A quick and easy tutorial on how to sprout your own (ahem) sprouts for salads. It couldn’t be easier and this is a fun project for kids!
Eat Those Greens!
Am I the only one who connects “salad sprouts” with fancy, elaborate salad buffets? I love a good salad spread and never, ever pass up the opportunity to add sprouts to my salad. It makes me feel super healthy and super exotic. Maybe I need to get out more…
Salads are a staple in my weekly meal plan. I love them as a main dish with protein added or as a simple side dish. Salads are an easy and tasty way to get in some leafy greens and with the right accessories (bell peppers, seeds, sprouts, etc), a humble salad can turn into a super-food powerhouse. Sprouts are available at some grocery stores but I’ve found them to be not only pricey, but short lived. They seem to go bad (slime/mold) very quickly. Enter…DIY sprouts.
As a self-proclaimed brown thumb, growing my own salad sprouts makes me feel like I stand a fighting chance should our food supply chain come to a screeching halt. Salad sprouts this year…tomatoes next year perhaps? I’m unstoppable.
Why Eat Sprouts?
Sprouts are just that, sprouted seeds. The sprouting process unlocks the various nutrients, proteins and enzymes in the plant making it more available and digestible. Many of us in the real food community are familiar with this process in relation to nuts, seeds and legumes. The same goes for sprouts and they are so simple to grow yourself.
Vitamins and minerals actually increase once the sprouting process begins, making this tiny food chock full of goodies. Research shows that during the sprouting process mung beansprouts increase in vitamin B1 by up to 285 percent, vitamin B2 by up to 515 percent, and niacin by up to 256 percent.
Sprouts are inexpensive, tasty and just plain fun to grow and eat!
Let’s get started.
- Mason jar
- Sprouting seeds of choice (I love broccoli sprouts and want to try this spicy mix). A quick search on Amazon for “salad sprouts” will give you tons of options. Mix it up for both flavor and nutrients.
- A sprouting lid works perfectly. Cheesecloth will also work. You want to be able to drain water and allow air to circulate into the jar of seeds.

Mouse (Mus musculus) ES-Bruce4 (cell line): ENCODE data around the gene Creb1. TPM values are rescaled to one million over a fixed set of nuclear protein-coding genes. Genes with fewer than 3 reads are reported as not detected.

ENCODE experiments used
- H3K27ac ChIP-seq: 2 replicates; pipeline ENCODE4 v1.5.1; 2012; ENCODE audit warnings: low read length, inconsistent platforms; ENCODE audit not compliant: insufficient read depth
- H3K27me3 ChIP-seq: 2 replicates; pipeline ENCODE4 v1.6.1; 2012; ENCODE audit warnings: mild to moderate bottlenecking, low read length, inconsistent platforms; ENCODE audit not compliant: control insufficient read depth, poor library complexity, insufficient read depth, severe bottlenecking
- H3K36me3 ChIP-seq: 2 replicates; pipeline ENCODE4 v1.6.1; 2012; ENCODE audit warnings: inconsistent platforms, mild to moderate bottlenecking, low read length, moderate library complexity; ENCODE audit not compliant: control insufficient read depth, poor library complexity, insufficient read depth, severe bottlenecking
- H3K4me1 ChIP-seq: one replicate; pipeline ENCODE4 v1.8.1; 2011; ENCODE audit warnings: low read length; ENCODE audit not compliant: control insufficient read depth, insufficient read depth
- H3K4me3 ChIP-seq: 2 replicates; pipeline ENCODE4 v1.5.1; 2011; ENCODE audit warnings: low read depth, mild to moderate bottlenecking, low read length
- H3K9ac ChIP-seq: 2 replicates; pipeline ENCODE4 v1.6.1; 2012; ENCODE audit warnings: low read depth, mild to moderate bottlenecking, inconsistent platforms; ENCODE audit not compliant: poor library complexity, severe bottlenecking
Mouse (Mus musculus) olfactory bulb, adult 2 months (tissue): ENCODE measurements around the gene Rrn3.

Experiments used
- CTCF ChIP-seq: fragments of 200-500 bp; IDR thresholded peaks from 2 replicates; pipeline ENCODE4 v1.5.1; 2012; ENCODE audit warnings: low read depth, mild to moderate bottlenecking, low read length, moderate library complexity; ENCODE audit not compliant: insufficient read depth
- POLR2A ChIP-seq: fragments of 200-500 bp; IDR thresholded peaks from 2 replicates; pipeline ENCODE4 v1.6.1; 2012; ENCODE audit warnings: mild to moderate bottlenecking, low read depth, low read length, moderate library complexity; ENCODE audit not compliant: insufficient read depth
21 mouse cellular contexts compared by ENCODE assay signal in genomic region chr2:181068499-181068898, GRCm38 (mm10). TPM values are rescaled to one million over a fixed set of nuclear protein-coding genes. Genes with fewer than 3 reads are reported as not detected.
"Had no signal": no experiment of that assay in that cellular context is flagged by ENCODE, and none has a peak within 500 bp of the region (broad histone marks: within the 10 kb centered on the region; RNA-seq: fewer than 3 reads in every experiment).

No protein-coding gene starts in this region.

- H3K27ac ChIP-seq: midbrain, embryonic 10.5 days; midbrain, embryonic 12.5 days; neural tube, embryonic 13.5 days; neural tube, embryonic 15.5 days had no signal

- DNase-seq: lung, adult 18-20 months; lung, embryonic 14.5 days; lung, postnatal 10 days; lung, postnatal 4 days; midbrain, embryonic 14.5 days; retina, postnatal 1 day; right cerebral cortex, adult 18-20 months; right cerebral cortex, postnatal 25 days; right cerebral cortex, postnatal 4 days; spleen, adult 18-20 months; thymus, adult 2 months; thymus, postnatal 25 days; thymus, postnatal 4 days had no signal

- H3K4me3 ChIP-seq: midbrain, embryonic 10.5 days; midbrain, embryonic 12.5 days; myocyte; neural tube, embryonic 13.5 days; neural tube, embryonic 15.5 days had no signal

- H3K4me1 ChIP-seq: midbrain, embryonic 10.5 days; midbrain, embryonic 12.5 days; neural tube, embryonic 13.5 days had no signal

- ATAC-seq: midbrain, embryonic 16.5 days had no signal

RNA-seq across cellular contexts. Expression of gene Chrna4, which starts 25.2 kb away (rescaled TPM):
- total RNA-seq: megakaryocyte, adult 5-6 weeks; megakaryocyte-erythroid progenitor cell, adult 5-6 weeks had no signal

Add about 2 tablespoons to a mason jar, cover with sprouting lid or cheesecloth and cover in filtered water for 8 hours. I usually get mine started and let them soak overnight. After soaking, drain the water (lid is handy for this), add enough water to cover the seeds, give it a swirl and drain again. At this point you’ll want to turn your jar upside down at a 45 degree angle in a small bowl to allow water to drain and air to circulate. Place your jar/bowl in a spot away from direct sunlight. Repeat this rinsing process every 2-3 hours (don’t worry about nighttime). This will give the seeds enough water to stay moist and start growing.
The seeds will begin to sprout very quickly, within 24 hours or so depending on the variety. This is such a fun kitchen activity for kids as they can literally watch the sprouts grow throughout the day. I let my sprouts grow for about 2-3 days. Keep them in the refrigerator and use within 3-5 days. Get another batch going quickly if you want to keep a constant supply in your fridge.
How to Eat Sprouts
My favorite way to eat sprouts is on my salads. Sprouts can be sauteed and eaten alone or added to other dishes like stir fry. If you find yourself with an abundance, throw a handful into a smoothie or add it to a blended herb sauce.
Have you ever grown your own sprouts? Do you have a favorite “flavor?” Enjoy!